President Muhammadu Buhari on Tuesday called on the international community to find ways of preventing young people from embracing terror.
Mr. Buhari made the appeal while addressing the World Leaders Summit on the sideline of the ongoing 70th Session of the United Nations General Assembly, UNGA, in New York, United States of America.
The Nigerian President said young people are lured into extremist groups which he described as “barbaric and nihilistic organisations,” though misguided appeal to their fears, expectations and frustrations.
The summit, which was organised by US President, Barrack Obama, with the theme: “Countering ISIL and Violent Extremism,” was attended by world leaders.
While thanking Mr. Obama for organizing the meeting, Mr. Buhari said the threats posed by ISIL in the Middle East and violent extremism elsewhere, are an existential danger to many states.
“ISIL is a serious threat to international peace and security and should be treated as such. There can be no half measures or expedient solutions in dealing with terrorists and extremists,” Mr. Buhari said.
“They respect no laws, and have no regard for the sanctity of lives and property. They operate outside law and must be seen for what they are and dealt with appropriately.”
He argued that with the legal framework instituted by the UN, coupled with the rigorous process for recruitment, it was expected that people would be deterred from joining the extremist groups.
However, he noted that these complex processes and international legal framework have failed.
Mr. Buhari said the increase in violence and terrorism by ISIL and other groups has instead enticed and emboldened insurgent groups in Africa to pledge allegiance to gain local traction.
Back home, he explained that the weakening of Boko Haram’s operational capability and the need to attract foreign fighters and assistance prompted its pledging allegiance to ISIL in March 2015.
“Certainly, whatever the reason was for the declaration of allegiance, one thing is certain,” said Mr. Buhari, “Boko Haram terrorist group wants to be drawn into the centre stage of global terrorism.”
He said the development has led not only to a shift in its strategy, but also to changes in ideology, recruitment and propaganda methods, including the recourse to mass executions and public beheading in the style of ISIL.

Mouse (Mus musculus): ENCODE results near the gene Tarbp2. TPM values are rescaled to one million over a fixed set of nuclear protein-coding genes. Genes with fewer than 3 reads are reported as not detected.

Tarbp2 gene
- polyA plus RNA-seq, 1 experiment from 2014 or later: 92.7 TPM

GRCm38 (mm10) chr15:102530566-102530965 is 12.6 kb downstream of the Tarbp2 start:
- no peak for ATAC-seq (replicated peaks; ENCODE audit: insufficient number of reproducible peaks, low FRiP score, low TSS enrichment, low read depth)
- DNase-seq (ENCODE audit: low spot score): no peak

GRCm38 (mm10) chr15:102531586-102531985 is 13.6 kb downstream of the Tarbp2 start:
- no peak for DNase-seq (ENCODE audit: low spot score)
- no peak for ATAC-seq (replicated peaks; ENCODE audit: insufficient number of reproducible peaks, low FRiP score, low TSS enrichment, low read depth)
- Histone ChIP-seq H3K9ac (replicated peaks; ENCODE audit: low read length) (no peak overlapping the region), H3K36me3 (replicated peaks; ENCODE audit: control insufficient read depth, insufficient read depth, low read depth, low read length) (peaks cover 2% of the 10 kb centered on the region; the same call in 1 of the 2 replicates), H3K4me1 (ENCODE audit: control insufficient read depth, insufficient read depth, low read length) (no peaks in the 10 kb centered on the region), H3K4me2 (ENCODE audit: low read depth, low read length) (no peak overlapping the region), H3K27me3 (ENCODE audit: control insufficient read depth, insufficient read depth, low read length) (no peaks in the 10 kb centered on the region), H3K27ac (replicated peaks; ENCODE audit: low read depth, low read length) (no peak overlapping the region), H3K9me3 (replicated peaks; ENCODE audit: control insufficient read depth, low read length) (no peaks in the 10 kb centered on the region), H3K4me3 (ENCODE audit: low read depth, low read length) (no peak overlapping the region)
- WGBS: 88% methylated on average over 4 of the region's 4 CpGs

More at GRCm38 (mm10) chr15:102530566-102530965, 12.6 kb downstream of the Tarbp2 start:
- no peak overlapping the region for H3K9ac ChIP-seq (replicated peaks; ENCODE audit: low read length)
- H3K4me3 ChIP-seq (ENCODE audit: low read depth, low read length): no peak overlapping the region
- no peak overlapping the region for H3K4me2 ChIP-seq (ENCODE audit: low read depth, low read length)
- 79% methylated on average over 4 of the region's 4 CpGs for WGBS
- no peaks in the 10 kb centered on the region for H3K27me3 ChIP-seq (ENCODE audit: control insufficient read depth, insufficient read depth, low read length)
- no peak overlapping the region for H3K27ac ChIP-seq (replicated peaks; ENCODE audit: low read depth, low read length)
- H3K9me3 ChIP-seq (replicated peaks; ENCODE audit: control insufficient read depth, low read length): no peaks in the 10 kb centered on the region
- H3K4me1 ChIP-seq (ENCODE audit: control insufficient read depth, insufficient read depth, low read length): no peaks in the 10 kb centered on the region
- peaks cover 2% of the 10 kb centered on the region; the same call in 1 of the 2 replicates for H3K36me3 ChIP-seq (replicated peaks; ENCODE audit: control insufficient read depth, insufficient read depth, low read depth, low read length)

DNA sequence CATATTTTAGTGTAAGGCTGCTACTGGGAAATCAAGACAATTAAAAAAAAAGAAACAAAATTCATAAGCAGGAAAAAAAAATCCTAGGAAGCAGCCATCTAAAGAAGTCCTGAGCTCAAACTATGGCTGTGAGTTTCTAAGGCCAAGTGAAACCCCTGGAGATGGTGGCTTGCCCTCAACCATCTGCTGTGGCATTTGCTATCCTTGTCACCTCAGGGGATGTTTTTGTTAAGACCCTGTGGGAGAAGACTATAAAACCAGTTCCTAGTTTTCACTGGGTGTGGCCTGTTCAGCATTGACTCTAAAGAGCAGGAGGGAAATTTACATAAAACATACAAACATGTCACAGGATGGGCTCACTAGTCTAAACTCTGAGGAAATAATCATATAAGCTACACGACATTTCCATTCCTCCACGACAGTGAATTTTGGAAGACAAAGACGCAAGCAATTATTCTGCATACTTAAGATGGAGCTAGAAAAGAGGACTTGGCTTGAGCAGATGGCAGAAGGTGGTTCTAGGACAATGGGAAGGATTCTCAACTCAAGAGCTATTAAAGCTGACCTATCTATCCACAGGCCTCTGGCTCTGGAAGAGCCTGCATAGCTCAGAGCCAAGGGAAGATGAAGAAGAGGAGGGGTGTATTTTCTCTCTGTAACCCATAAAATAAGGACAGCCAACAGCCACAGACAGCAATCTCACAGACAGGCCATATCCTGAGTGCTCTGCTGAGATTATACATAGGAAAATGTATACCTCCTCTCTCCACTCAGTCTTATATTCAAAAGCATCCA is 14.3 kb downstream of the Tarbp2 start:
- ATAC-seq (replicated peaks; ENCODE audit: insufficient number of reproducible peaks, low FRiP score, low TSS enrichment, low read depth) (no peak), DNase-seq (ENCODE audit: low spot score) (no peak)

Mr. Buhari also said sub-Saharan Africa has been receiving special attention for purposes of radicalization and incitement and referred to the April 2015 edition of the IS magazine, “DABIQ” titled, ‘Shariah Alone Will Rule Africa.”
He pointed out how ISIL congratulated Boko Haram for “joining the caravan” of jihad and the endorsement as guards of another frontier of the “Khilafah” [caliphate]
“Boko Haram is neither protecting nor promoting Islam. Islam is the religion of peace and does not advocate the killing of the innocent,” said Mr. Buhari.
By capitalizing on historic ethnic tensions and upheavals in Africa, he said ISIL is making vigorous recruitment campaigns to expand into some communities in the Sahel region.
Continuing, he said, “Mr. Chairman, Nigeria notes with satisfaction the efforts of the United Nations and the rest of the international community to contain ISIL. We certainly need to do more. We need to take military action combined with effective border security, intelligence collection and sharing, and vigorous policing action.
“These alone may not suffice, but they can certainly stem the tide and reverse the process of recruitment, movement and effective operation of foreign terrorist fighters and their associated radical extremists.
“In order to put in place the critical components of an effective approach to countering ISIL and eventually defeating it, we must address the threat from the source.
“We must find a way to prevent young people from turning to terror in the first place. And the young people that turn to violent extremism do not exist in a vacuum – they are often part of communities and families and are lured into the fold of barbaric and nihilistic organizations, somehow, through a misguided appeal to their worst fears, expectations and apparent frustrations.
“While addressing the causes of this attraction and how to deal with them, we should pay close attention to other manifest factors that may not be tangible but can be crucial.
“Good governance, which entails transparency, accountability and rule of law, remains the basis on which we should kick-start the process of ridding the world of the menace of terrorism and violent extremism.
“The international community will be required to work together to deter and disrupt illicit financial flows from nations with weak anti–theft structures to other parts of the world.”
Where such funds are identified, he said the victim state should be assisted to recover them expeditiously.
He reiterated the fact that groups like al-Qa’ida and ISIL exploit the anger that festers when people feel that injustice and corruption leave them with no chance of improving their lives.
He urged UN member states to address local socio-economic grievances by formulating policies that would ensure broad-based transformation through job creation, equalization of opportunities and expanding access to social services.
He also called on African leaders to rededicate themselves to uphold the mandate of the African Union Peer Review Mechanism, APRM, and other good governance initiatives that the region has adopted to encourage conformity with political, economic and corporate governance values.
Mr. Buhari ended his address by re-echoing the words of the UN Secretary-General; Ban Ki-moon that violent extremism is the greatest test the human family faces in the 21st century.
“All options must be explored and all hands must be on deck in the quest for a durable and a lasting panacea to the threat posed by ISIL, Al-Qaida, Boko Haram and the like,” he said.
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